Creating Advanced Functions in PowerShell

Posted on December 30, 2014 by Jeff Hicks in PowerShell with 0 Comments

In a previous article we started looking at the process of moving from a few lines of PowerShell commands to a re-usable PowerShell function. If you missed that article, take a few minutes to get caught up. The last version of the Get-MyUptime function should serve as a model for the minimum level of scripting complexity. It works, writes objects to the pipeline and is re-usable. Once you understand how all of the pieces work, you’ll eventually realize what you need to take it to the next level.

Creating an Advanced PowerShell Function

If you’ve been using PowerShell for a while you’ll realize there are some limitations. There’s no error handling. What if the user of my function tries to get uptime for a server that isn’t online or that they don’t have permission to access? What if you want to pipe in a list of computer names say from a text file? What if I need to troubleshoot or debug the function? These are some of the issues that can be addressed by creating what we refer to as an advanced PowerShell function. Here’s my version.

Let’s go through some of the changes. First, notice that I’m using something called cmdlet binding.

When PowerShell sees that it knows to treat your function like a cmdlet which means you get all of the common cmdlet parameters like –Verbose and –Outvariable. Personally, having automatic support for –Verbose is the most important reason to use this. With it, I can insert as many Write-Verbose commands in my function. I include these commands from the very beginning. When I run the function normally, the messages don’t appear. But with cmdlet binding I can use the – Verbose parameter and then the messages will appear. I don’t have to code anything other than [cmdletbinding()] and my Write- Verbose commands. I use these command to trace what the function is doing and the values of key variables.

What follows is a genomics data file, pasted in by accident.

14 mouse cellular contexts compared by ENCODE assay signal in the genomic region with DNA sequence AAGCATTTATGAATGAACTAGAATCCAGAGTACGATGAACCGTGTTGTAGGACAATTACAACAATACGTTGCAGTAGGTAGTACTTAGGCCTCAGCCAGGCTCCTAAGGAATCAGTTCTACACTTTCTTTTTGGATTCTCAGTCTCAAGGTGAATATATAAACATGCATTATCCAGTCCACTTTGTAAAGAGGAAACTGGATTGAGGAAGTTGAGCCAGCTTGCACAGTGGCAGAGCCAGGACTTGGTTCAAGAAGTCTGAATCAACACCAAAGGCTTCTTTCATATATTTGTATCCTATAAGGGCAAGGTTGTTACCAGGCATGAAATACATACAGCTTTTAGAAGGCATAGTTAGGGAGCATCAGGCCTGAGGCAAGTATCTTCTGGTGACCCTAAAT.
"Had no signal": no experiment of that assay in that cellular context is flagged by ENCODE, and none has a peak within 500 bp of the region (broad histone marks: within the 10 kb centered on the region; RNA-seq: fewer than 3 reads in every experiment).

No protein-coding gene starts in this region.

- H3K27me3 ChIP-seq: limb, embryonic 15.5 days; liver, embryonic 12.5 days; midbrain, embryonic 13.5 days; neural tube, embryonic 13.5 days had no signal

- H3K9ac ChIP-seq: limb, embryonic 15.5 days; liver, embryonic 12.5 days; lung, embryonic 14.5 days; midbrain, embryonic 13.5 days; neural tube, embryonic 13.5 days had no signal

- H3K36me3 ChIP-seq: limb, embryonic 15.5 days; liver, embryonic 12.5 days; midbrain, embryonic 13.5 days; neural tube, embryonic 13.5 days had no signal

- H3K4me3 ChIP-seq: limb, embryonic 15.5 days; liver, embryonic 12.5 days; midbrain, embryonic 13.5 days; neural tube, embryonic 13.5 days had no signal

I still have a single parameter, Computername that takes an array of strings.

But I’ve decorated the parameter with some additional features. I defined a parameter alias.

With these aliases I can run my command in any of these ways:

This is purely optional, but can make your command easier to use. I also added a validation test.

This ensures that the value specified for –Computername isn’t null or empty. There are all types of validation tests you can apply. I use this one all the time.

Finally, I define some parameter attributes.

I only have one parameter so I don’t really need to define a position for it. But if I had several parameters and I wanted some of them to be positional, I can control the order with Position=X. The next two settings could also be written like this:

The first entry, ValueFromPipeline, tells PowerShell that whatever value you see coming into this command, assign it to this parameter. This allows commands like this:

You can only have one parameter set to accept value from pipeline otherwise PowerShell won’t know what parameter to use. I’ve also told PowerShell to use pipeline binding by property name for this parameter. If PowerShell sees an incoming object with a Computername property, in other words the same name as the parameter, then it will assign the value to the parameter. This also affects any aliases you have for the parameter as well. Now I can import say a CSV file that has a computername property to my command.